- Some types of fish, like male betta fish, can’t be in the same aquarium together because they will fight. However, having multiple female betta fish in the same aquarium is not a problem.
- Pick fish that are active in their tanks in the pet store. Compare the fish to those of the same type around it. Is it acting like the others or is it off by itself? Is it able to swim normally?
- Do not select fish from a tank that has a high number of dead fish.
- Healthy fish should have smooth, sleek, shiny scales that are free from discoloration. Their bodies should not have any bumps, and their fins should be intact.
- When bringing a new fish home, it is very important to acclimate it to your aquarium water. Purchased fish will often be given to you in a clear bag with water from their tank at the store. This water will be a different temperature than your aquarium water at home. To acclimate your fish:
- Place the entire bag, still intact, in your aquarium to float at the surface for about 30 minutes to an hour to acclimate the fish to the temperature of the tank.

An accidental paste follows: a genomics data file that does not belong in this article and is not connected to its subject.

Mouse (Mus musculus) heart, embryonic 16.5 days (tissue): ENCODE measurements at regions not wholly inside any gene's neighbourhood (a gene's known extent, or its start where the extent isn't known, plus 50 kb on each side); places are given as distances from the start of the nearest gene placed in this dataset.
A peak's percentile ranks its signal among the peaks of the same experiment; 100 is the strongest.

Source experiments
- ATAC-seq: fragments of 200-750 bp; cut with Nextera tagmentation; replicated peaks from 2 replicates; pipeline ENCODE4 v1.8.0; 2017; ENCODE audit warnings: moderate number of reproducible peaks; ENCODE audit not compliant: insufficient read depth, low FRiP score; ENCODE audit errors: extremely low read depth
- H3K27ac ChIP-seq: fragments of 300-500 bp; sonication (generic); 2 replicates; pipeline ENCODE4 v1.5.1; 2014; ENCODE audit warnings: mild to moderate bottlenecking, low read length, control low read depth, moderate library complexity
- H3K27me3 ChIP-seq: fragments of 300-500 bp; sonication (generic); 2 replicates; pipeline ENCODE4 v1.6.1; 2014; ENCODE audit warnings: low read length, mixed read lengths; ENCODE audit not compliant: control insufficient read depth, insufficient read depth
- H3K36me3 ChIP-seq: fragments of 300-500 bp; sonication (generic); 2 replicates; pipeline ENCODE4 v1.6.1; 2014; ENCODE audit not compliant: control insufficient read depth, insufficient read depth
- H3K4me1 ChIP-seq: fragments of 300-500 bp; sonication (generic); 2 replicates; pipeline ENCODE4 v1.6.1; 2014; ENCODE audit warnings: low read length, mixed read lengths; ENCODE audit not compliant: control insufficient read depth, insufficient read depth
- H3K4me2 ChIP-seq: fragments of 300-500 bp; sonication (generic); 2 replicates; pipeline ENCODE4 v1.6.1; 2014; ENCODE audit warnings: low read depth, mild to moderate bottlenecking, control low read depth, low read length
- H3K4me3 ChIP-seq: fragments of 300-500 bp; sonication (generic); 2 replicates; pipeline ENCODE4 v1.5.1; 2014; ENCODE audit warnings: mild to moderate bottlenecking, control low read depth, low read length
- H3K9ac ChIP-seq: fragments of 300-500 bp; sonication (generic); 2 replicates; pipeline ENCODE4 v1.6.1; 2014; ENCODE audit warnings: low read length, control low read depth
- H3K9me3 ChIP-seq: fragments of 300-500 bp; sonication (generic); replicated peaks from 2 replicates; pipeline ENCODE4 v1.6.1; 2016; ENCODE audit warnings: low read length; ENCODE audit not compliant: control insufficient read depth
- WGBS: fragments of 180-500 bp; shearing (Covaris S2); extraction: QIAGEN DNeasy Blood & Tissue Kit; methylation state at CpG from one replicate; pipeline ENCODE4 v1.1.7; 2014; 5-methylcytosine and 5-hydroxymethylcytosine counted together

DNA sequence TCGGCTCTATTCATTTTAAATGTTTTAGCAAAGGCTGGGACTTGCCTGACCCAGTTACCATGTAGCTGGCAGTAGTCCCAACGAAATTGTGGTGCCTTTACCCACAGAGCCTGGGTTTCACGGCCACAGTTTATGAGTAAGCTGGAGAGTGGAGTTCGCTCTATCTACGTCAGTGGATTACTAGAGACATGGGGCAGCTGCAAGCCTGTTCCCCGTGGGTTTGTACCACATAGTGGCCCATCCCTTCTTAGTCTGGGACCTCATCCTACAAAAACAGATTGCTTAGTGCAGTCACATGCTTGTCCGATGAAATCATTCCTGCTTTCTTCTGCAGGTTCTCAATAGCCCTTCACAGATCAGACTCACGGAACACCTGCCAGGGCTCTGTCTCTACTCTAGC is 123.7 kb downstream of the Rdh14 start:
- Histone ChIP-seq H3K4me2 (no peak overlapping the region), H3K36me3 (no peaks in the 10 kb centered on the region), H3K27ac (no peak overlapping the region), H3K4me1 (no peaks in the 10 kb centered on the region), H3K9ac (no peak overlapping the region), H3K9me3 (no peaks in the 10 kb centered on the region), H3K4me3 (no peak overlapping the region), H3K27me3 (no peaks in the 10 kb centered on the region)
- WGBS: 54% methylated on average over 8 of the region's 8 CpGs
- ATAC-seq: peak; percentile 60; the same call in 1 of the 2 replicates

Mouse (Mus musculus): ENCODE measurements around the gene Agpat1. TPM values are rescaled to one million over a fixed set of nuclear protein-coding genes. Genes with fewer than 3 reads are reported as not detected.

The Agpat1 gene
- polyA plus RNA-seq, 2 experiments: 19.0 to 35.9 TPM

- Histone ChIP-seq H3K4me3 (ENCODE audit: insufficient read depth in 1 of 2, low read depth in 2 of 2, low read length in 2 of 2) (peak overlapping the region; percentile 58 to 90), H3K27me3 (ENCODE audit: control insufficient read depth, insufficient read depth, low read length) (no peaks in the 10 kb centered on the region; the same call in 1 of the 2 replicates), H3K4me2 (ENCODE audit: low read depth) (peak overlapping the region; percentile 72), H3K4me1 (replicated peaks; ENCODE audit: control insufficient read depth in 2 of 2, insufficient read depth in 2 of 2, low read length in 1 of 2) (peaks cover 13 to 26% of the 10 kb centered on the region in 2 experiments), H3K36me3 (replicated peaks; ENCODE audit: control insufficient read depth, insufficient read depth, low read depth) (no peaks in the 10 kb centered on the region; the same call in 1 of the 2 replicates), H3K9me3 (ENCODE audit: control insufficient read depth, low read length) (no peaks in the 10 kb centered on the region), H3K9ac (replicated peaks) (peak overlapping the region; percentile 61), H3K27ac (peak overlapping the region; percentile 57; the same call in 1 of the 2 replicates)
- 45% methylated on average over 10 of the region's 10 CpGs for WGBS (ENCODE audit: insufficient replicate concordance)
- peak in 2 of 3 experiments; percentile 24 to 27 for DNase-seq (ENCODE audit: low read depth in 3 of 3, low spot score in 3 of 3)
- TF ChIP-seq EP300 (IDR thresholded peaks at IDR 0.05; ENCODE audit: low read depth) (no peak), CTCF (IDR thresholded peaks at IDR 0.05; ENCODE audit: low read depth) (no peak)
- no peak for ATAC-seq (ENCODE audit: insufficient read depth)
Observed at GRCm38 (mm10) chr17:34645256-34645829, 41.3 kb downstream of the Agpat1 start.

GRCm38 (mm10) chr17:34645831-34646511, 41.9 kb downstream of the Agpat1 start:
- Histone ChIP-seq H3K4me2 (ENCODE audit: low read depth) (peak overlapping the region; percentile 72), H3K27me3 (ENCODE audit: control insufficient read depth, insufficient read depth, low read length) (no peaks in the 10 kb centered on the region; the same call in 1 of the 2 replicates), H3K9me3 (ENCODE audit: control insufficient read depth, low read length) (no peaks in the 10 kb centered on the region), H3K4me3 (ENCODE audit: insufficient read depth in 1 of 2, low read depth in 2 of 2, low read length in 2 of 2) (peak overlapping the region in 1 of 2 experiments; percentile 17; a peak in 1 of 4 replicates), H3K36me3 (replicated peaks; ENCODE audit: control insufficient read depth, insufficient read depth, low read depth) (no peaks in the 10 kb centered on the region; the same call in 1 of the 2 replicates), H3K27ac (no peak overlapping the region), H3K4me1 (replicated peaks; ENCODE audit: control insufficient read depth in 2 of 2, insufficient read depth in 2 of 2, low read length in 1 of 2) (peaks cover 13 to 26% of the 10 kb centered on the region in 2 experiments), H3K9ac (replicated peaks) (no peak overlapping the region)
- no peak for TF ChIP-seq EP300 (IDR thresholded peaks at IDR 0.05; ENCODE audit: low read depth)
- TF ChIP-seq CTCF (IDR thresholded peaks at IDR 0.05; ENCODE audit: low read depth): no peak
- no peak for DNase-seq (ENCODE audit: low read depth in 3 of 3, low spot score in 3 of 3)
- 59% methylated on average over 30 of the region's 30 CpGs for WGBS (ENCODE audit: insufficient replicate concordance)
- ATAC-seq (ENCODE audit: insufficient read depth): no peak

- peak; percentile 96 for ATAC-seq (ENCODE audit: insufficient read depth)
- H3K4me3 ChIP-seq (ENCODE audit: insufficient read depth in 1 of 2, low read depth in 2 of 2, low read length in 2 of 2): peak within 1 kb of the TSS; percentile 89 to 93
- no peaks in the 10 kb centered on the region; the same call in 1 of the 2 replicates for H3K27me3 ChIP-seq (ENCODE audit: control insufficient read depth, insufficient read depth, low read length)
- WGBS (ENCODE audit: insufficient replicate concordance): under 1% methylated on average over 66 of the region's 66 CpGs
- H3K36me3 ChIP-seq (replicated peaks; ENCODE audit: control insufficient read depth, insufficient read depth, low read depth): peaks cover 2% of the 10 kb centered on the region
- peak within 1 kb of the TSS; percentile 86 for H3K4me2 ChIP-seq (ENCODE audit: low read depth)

- Then, carefully open and gradually pour the bag to release the fish into your tank.
- Do not remove the fish from the bag with a small net as this may injure the fish.
- Try not to pour too much water from the bag into your aquarium at home because of the possible germs it may contain.
- The American Veterinary Medical Association provides additional information about selecting fish.
- Be aware that fish and their aquariums may carry germs.
- Wash your hands before and after cleaning or maintaining the aquarium or aquarium water. Plan to wear gloves when working with rough rocks or spiny fish to avoid injury.
- If you have any cuts or wounds on your hands, wear